Buying Good Milk
I prefer grass-fed, whole, raw milk because it is the absolute least processed version. Most commercially available milk is processed to some degree or another, destroying some of the noted benefits that make milk such a nutritious food. The more processing the milk endures (pasteurization, homogenization, skimming), the less whole and nourishing it is. For some reason, raw milk is a divisive issue, but if you can find a good source of raw milk, it is in your health's best interest to do so. If it is illegal in your state, you may be able to find a "herd share" or a "milk share" program with a local farmer, in which you purchase partial ownership of a herd or a cow and thus own the milk that herd produces. In states where raw milk is legal, you can most likely find it in your nearest health food store or food cooperative.
If raw milk is unappealing or unavailable, at least try to avoid "ultra-pasteurized" milk, which is processed at extremely high temperatures. The higher the temperature of the pasteurization, the fewer proteins will survive as part of the final product. Of course, you also want to make sure the cow was raised without hormones or antibiotics.
After grass-fed and whole raw milk, the next least processed milk I recommend is grass-fed and whole, non-homogenized milk. This is milk you have to shake because the cream separates. I'm not a milk connoisseur but I've heard that non-homogenized milk is more flavorful than homogenized.
To skim or not to skim? The healthier option is not so obvious. Apart from being creamier and almost indulgent in flavor, whole milk is increasingly being shown as the more nutritious choice above skim or 2%. As mentioned earlier, you need milk's natural fat content in order to absorb its most desirable vitamins (A, D, E and K). Despite this, conventional, low-fat wisdom says that whole milk will make you more likely to be overweight, but the opposite is true. Full-fat dairy makes you less likely to be overweight or diabetic. So whole milk not only tastes better, it's also more nutritious and can help you manage your weight.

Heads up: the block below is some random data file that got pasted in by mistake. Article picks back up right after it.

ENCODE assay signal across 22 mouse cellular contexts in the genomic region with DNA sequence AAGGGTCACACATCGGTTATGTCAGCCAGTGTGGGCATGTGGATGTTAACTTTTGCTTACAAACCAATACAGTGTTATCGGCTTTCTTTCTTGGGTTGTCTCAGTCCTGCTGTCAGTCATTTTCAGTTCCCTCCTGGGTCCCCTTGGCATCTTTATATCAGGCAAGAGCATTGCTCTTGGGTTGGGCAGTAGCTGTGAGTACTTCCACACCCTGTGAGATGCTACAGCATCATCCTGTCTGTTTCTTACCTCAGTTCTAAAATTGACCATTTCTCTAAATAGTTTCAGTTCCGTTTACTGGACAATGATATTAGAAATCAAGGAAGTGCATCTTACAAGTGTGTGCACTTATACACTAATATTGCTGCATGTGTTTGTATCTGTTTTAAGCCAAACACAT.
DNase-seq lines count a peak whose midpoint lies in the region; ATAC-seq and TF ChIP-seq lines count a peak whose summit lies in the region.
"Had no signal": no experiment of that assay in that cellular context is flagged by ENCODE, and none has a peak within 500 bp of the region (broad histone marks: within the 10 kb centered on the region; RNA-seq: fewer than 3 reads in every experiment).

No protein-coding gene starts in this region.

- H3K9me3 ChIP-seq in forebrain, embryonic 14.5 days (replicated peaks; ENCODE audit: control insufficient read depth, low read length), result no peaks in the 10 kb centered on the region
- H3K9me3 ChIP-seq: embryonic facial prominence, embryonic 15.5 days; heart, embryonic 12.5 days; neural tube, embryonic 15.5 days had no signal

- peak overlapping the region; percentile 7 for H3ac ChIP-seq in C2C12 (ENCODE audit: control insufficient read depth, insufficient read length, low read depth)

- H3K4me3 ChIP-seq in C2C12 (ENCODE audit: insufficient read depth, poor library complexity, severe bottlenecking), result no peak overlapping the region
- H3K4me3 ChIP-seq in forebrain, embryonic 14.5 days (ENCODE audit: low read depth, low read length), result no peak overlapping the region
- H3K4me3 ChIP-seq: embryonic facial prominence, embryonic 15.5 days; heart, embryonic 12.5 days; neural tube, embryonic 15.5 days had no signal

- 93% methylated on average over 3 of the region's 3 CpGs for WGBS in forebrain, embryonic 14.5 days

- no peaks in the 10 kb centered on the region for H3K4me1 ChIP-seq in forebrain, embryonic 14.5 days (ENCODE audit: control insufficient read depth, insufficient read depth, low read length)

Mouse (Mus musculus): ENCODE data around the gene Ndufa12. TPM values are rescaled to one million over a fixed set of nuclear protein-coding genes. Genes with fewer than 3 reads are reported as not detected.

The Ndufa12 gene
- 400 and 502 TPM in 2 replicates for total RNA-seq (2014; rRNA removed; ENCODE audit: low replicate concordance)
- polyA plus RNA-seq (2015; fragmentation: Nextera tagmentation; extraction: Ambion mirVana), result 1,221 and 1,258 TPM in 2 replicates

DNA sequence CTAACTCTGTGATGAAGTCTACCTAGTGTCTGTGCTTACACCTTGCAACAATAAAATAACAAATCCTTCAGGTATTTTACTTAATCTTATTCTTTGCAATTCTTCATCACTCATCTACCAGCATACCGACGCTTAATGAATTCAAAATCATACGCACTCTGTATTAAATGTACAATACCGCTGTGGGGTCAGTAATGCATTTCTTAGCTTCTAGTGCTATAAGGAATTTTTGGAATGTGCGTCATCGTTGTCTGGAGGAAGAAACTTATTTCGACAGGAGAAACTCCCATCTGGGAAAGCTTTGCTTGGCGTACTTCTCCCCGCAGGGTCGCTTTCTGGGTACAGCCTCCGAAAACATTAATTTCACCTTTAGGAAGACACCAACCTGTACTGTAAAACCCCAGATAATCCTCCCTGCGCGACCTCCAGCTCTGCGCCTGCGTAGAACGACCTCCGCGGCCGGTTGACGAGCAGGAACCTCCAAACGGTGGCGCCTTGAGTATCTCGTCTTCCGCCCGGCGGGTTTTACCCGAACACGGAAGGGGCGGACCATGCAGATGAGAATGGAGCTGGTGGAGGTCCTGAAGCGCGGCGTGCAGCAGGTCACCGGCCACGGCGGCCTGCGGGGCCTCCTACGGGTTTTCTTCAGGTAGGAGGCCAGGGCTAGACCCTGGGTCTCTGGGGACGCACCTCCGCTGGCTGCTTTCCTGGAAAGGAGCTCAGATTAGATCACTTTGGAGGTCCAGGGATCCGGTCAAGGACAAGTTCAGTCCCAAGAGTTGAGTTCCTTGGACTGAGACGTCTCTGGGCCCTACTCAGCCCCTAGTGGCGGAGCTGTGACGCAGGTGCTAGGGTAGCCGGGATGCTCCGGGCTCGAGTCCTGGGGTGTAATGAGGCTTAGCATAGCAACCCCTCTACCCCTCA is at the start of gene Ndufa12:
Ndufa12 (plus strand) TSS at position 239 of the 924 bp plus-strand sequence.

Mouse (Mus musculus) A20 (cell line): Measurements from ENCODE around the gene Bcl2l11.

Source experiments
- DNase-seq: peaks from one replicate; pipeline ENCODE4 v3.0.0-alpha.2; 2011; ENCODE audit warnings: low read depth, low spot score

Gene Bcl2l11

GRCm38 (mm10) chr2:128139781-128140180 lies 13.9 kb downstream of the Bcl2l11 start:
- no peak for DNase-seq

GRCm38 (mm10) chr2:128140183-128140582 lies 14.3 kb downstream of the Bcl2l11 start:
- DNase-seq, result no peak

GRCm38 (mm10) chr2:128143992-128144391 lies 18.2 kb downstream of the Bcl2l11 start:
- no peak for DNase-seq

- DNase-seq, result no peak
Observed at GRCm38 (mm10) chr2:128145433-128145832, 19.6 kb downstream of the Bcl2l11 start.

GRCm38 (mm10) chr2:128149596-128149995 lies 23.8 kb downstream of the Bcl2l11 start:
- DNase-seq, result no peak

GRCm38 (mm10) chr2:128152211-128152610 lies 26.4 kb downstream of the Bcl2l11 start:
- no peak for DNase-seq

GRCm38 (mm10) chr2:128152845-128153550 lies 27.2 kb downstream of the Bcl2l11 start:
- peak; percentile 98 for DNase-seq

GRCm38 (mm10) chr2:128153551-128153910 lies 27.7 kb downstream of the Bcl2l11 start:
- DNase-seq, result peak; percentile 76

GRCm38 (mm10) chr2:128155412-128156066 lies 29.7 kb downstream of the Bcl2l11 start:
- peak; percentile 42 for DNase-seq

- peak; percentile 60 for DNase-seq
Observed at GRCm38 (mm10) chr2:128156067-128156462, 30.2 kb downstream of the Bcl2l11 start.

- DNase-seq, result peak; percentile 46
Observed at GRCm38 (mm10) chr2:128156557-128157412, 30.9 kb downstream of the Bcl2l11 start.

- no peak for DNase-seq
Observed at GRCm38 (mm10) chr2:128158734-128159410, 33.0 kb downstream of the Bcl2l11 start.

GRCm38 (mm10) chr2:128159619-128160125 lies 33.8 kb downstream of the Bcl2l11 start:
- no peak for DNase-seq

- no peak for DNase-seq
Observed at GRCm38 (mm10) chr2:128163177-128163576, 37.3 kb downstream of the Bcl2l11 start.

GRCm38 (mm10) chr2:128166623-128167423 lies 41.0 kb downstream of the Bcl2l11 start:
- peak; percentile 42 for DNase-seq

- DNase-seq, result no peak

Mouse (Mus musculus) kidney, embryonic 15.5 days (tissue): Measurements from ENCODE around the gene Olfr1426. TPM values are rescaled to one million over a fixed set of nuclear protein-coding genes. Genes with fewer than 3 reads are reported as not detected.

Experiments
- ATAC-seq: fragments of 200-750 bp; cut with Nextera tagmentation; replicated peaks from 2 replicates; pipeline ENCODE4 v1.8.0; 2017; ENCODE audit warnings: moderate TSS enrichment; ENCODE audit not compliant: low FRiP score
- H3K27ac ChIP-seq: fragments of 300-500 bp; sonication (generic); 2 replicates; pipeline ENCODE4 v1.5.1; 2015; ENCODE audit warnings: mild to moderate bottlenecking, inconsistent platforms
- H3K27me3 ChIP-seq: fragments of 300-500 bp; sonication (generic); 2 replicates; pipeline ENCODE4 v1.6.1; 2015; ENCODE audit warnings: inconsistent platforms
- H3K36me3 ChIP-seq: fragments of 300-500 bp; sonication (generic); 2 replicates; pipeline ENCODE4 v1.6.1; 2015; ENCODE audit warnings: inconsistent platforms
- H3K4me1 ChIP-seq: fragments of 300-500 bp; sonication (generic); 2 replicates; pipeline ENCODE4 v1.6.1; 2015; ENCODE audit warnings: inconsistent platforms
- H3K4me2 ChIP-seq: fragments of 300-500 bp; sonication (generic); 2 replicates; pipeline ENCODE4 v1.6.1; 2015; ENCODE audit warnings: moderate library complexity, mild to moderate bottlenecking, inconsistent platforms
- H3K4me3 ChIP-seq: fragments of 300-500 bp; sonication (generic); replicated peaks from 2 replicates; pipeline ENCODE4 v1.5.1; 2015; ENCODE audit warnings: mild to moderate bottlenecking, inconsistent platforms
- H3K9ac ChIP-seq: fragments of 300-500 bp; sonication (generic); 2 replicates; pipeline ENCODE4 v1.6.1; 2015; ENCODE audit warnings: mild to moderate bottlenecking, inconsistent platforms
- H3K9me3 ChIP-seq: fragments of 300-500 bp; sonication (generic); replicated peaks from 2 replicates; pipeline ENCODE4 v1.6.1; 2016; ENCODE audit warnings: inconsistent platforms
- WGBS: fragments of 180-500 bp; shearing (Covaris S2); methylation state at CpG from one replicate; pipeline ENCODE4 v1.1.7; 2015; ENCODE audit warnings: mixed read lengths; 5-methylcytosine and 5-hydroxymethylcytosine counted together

The most important advice I can give is to get grass-fed milk if you can. Apart from the fact that cows living on pasture are healthier, happier and better for the environment that those in confinement and fed on grain. Grass-fed milk has a higher omega-3 to omega-6 ratio, five times the amount of conjugated linoleic acid, a nutrient that aids weight loss and prevents some forms or cancer, and is richer in vitamins A and E. How can you go wrong?
If you don't really like drinking milk by itself, stir in some unsulphured blackstrap molasses instead of chocolate syrup. Molasses is a byproduct of the sugar refinement process, so it contains a lot of the nutritional benefits of sugarcane that you won't get from sugar, but still has a sweetness. Among the minerals found in molasses are calcium, iron, magnesium, manganese and copper. Because it is very thick in consistency, pouring molasses straight from the jar can make a slow but sticky mess, so I usually coat a spoon by dipping it vertically into the jar of molasses, then stir the milk with that spoon.
We've only scratched the surface of the subject of milk. Think of this as Part I. Stay tuned for further discussion on this perfect food.